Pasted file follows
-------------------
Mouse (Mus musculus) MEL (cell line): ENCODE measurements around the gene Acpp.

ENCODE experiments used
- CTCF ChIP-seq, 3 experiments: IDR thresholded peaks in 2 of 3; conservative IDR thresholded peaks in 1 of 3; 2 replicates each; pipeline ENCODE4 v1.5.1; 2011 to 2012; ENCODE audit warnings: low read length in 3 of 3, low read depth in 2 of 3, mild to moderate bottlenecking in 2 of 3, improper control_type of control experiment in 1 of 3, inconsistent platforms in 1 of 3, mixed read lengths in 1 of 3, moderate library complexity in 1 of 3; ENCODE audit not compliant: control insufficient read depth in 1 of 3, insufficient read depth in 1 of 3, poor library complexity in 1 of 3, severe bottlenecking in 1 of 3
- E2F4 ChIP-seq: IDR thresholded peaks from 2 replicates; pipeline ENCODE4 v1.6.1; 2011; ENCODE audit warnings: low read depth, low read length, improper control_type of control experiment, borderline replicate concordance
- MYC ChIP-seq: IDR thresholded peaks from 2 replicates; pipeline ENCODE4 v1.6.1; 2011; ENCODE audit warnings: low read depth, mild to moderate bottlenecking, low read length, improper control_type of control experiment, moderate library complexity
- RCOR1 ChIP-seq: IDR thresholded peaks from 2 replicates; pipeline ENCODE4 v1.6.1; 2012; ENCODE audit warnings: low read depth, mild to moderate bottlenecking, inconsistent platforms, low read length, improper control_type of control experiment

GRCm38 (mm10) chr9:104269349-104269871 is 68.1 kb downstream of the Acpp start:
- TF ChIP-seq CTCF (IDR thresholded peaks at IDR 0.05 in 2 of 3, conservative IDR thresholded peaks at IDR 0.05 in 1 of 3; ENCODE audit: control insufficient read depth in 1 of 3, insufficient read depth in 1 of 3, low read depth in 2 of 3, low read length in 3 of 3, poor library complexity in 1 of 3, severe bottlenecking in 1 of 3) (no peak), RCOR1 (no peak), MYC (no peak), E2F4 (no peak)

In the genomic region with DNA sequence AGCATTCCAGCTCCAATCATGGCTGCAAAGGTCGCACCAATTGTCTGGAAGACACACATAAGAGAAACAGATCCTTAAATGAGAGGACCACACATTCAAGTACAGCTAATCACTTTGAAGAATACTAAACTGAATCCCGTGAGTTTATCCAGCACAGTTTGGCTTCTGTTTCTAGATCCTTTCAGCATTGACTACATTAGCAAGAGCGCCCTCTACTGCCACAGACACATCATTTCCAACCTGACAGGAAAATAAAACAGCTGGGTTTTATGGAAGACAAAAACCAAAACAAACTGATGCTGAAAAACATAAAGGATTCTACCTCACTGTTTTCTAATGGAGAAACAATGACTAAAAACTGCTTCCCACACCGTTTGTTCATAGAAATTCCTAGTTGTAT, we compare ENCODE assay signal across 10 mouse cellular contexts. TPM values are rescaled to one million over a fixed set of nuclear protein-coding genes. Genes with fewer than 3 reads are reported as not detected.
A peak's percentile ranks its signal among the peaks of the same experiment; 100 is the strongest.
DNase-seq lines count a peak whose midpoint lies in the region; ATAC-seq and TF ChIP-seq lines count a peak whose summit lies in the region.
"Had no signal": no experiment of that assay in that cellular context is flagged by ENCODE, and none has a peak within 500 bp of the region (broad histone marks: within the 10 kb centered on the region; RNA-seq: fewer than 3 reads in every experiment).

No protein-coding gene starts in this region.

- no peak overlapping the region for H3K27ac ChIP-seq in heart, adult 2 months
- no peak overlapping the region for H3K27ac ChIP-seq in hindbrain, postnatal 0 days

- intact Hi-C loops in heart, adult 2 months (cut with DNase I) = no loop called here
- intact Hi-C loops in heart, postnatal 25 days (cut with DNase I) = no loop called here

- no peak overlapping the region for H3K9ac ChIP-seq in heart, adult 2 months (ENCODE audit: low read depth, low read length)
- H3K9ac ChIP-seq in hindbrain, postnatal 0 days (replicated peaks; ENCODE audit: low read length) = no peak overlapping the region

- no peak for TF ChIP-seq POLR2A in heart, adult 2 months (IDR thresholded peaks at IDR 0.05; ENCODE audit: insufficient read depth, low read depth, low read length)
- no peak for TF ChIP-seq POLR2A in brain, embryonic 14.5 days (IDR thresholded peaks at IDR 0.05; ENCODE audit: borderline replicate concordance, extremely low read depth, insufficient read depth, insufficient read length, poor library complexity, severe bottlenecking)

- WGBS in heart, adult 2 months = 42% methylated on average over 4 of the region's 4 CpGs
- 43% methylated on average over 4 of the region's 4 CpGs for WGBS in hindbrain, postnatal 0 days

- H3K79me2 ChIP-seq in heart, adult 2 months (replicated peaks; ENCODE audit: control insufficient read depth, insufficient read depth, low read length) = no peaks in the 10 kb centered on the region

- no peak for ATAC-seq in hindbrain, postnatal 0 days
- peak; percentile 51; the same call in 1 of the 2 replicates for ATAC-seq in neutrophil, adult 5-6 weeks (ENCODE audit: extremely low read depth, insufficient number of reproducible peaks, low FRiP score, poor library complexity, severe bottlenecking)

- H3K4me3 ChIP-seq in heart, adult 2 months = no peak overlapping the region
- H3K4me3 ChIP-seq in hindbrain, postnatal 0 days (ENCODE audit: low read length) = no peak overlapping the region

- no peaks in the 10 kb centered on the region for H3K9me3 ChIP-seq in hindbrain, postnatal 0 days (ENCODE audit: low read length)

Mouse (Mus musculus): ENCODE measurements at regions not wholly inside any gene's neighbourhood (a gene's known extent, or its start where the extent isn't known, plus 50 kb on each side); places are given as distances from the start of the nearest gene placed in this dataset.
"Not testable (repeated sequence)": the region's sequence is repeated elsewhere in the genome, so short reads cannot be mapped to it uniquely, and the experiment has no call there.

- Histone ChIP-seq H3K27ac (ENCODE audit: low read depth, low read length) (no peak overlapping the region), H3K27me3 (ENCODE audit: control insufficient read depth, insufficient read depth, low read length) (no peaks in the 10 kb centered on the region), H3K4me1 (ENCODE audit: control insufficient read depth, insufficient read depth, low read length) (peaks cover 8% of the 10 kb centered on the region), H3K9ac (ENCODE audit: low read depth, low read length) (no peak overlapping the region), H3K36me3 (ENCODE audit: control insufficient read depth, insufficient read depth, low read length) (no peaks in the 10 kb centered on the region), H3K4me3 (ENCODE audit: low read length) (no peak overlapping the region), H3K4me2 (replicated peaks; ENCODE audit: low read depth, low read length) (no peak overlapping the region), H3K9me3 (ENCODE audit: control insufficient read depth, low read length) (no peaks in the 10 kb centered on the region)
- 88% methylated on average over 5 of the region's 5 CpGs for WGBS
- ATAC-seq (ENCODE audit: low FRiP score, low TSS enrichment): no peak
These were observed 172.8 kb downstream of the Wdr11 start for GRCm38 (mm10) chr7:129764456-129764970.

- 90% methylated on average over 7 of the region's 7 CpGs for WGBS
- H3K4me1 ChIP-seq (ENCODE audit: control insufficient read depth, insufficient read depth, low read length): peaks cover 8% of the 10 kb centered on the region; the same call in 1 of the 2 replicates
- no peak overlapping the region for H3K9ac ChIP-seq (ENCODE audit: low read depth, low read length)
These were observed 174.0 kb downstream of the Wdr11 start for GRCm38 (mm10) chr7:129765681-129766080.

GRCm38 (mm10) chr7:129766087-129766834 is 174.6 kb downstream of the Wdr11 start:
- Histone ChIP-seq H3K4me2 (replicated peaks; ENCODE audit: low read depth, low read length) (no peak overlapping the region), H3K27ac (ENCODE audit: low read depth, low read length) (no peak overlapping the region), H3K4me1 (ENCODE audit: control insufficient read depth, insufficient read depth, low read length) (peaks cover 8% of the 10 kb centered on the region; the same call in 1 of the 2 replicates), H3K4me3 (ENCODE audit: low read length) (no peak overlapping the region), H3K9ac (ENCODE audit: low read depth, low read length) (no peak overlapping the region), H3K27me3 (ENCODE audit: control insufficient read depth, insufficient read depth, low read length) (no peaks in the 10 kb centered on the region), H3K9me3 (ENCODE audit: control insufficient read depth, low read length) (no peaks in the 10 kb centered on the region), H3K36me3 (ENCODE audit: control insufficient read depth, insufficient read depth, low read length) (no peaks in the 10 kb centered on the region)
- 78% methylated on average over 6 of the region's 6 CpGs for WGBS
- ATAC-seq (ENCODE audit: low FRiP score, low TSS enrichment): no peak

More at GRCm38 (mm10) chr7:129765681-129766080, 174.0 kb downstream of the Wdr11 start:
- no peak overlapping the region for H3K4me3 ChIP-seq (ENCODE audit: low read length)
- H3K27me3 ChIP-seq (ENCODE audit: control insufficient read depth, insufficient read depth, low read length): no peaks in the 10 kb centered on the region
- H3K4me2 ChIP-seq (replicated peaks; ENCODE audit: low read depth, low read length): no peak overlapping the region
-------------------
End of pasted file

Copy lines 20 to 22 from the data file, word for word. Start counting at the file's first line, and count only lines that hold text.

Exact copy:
- no peak for TF ChIP-seq POLR2A in heart, adult 2 months (IDR thresholded peaks at IDR 0.05; ENCODE audit: insufficient read depth, low read depth, low read length)
- no peak for TF ChIP-seq POLR2A in brain, embryonic 14.5 days (IDR thresholded peaks at IDR 0.05; ENCODE audit: borderline replicate concordance, extremely low read depth, insufficient read depth, insufficient read length, poor library complexity, severe bottlenecking)

- WGBS in heart, adult 2 months = 42% methylated on average over 4 of the region's 4 CpGs